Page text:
The German Flak 38 was transported on a two wheeled carrier with a robust “U” shaped frame. At the end of each frame there was a thick flat hook that engaged a metal lift bar attached to the end of each of the short legs on the triangular firing platform.
In order for the hook to engage the metal bar the front of carrier was rotated up and the carrier was then pushed forward allowing the base of the hooks to slot into a recess in the platform legs. As the carrier was then moved downward, being pulled down by the towing bar, the hooks simply grabbed the metal bars and pulled the front of the gun off the ground. Once this was accompanied all that remained was to lift up the long leg of the gun platform and insert a pin through 2 brackets on the “U” shaped front tow bar and a central bracket on the front platform leg. The gun itself weighed in at around 900 + lbs. and a trained crew could accomplish the above in a couple of minutes.
The kit for this model was published by Halinski of Poland and consisted of 3 sheets of A4 paper with coloured parts possessing the weathering and wear and tear features of a well used WW2 AA cannon. I found the printing to be crisp with no fold line markings or glue tabs, a good feature as it results in a cleaner build and model. All instructions are in Polish, but are accompanied by appropriate schematics and diagrams of sub-assemblies. Although there are ten specific construction symbols, I was unable to determine whether to cut outside or inside out the cut lines so I decided to cut through the centre of the lines. There are 37 wire components to cut and shape with reference to 1:1 templates. Including these, and the 200 odd tire treads, I estimate that this model is comprised of between 500 and 600 separate parts. Compared to high end Eastern European card models this number is somewhat low.
Although the part count is low, and there are many schematics, Polish kits of this genre are complex and difficult builds. Even with the assistance of a Google translator I was a third of the way into the build before I became comfortable with the characteristics of the paper and how the designers envisioned the assembly of the model, especially as there a many small parts bordering on 1 to 1.5 mm in size. Construction is typically sequential and follows a simple number sequence 1, 2, 3, etc., with sub-assemblies a, b, c, etc. All exposed paper edges were masked with appropriate colours using Tombow water-based brush pens. I painted the gun barrel, receiver and cover with Humbrol semi-gloss black to achieve a more prototypical look. I added the analog predictor computer with gauges and knobs, a cover plate for the gun ejector port, modified the elevation and traverse crank wheels and placed clear lenses in the gun sight optic. All exposed wires were either painted or chemically stressed to simulate weathering/corrosion. The quality of the kit and its design are excellent. I estimated a construction tolerance of between 0.015 and 0.010 inches. I consider this acceptable considering that card stock/paper is a “living” material, constantly changing due to ambient temperature and humidity.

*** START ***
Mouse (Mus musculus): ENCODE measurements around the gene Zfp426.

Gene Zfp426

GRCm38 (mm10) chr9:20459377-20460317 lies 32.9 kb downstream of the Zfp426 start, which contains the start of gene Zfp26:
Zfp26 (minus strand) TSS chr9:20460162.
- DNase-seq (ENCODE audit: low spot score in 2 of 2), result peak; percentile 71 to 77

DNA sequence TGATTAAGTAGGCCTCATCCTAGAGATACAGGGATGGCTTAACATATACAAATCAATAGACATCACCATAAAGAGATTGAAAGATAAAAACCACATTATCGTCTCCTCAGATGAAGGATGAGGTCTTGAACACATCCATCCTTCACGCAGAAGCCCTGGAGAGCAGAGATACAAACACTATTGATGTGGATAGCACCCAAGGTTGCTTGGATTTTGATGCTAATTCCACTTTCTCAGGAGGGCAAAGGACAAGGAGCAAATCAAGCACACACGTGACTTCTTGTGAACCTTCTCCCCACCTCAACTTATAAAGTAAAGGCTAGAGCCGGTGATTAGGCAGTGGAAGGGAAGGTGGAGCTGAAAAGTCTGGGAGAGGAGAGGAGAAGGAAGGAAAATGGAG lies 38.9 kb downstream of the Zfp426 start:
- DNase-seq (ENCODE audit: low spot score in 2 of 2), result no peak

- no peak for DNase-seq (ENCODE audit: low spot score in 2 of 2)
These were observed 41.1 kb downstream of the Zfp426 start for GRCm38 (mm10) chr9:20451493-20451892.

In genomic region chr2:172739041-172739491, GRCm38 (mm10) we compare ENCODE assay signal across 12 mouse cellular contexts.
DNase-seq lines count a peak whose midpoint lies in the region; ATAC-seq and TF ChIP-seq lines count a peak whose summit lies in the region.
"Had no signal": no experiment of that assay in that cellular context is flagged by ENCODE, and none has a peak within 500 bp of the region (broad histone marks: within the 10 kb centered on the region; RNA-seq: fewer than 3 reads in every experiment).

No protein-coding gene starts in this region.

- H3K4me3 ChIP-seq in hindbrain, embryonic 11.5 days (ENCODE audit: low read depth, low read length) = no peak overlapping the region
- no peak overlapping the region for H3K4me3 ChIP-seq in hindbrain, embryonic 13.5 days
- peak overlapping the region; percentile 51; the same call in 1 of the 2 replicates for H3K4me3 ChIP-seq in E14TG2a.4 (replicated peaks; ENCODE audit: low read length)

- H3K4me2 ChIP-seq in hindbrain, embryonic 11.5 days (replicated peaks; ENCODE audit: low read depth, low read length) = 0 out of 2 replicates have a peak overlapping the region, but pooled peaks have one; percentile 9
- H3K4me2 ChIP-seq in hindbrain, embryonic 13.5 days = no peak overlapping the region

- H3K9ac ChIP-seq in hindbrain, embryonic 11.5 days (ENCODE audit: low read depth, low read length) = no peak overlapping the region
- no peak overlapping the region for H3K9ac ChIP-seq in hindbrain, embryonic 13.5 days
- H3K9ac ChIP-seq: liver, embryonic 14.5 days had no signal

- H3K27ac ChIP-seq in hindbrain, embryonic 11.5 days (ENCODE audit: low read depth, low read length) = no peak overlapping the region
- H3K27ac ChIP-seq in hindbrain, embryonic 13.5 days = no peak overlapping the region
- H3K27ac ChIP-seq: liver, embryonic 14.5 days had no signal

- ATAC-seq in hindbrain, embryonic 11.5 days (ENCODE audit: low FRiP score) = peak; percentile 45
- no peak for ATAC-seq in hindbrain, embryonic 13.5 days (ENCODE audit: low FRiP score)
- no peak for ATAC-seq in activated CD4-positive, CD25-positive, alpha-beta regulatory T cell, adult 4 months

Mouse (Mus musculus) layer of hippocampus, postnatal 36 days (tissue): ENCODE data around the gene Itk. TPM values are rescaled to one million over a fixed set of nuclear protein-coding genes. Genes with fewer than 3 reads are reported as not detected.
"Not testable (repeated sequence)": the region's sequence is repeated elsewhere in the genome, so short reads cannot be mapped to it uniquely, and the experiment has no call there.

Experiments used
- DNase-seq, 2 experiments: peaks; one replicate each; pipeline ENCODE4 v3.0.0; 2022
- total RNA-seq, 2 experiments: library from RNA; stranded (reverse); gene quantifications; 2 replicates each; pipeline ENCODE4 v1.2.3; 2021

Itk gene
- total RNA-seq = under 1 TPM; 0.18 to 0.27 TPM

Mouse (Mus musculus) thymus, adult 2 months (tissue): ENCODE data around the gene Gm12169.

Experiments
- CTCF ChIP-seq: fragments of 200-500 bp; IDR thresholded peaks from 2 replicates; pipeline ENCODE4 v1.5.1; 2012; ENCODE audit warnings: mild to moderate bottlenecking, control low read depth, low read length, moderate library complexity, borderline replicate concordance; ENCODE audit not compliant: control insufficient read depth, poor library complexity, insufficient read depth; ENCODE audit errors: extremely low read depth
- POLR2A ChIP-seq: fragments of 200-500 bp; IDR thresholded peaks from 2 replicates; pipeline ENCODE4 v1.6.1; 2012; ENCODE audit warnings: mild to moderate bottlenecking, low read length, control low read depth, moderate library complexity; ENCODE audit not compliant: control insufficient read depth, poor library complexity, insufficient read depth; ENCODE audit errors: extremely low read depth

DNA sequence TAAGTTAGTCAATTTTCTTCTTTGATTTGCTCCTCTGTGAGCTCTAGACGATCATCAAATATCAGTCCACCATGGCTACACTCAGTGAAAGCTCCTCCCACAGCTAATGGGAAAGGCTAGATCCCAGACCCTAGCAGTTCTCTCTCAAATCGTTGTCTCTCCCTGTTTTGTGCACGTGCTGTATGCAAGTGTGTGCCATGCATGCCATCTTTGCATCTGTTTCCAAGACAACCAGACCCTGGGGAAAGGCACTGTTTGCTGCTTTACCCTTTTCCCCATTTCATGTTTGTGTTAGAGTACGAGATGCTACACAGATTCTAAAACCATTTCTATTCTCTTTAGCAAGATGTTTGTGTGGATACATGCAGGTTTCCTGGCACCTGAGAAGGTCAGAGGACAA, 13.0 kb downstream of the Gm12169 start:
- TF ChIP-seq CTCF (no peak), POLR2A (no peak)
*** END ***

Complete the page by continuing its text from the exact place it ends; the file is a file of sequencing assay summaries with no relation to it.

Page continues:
The photographs give you some idea how the model turned out, although in two dimensions only. This is my first venture into the world of scale armour, and especially these high end Polish kits. I would consider this a complex and moderately difficult model to build and would not recommend it for a novice card modeller. I built this model as an exercise and learning tool that I hope will lead to other similar projects. As evident in the photos, my Flak 38 is currently displayed on a temporary base. I will try to bring it to a club meeting ASAP.
The carrier frame has a total 6 bends (3 on each side), all of which are designed to support the leaf springs and the fenders. Due to Gauss’s “remarkable theorem” the only way to build this frame in paper is to divide the frame into separate pieces. All together there are 30 such pieces from one frame hook to the other. The recesses for the lift hooks are built into the two short platform legs, and are constructed separately then placed into the formed platform. Having constructed the gun platform and the carrier several months apart, when I went to place the gun on the carrier, as in a prototypical manner, the base of the carrier hooks fell into the previously built platform leg recesses perfectly, the hooks engaged the wire grab bars, and when I put the front pin through the fame and tow bar bracket, the gun was off the surface and there was minimal slack in the carrier frame hooks! I was gob smacked!! There was some clearance between the sides of the hooks and the sides of the platform recesses and these looked to be about the width of the kit paper. This card stock is approximately 0.009”-0.010” thick.
At a scale of 1:25 this works out to be roughly 1/4” on the prototype – if my math is correct! So I think this it is acceptable to estimate a 1/4” to 3/8” tolerance on the prototype for this model given that it’s constructed from card stock. I think this reflects the excellent design of this model and the extensive use of CAD programming for this quality of kit.
Halinski 1/25 Flak 38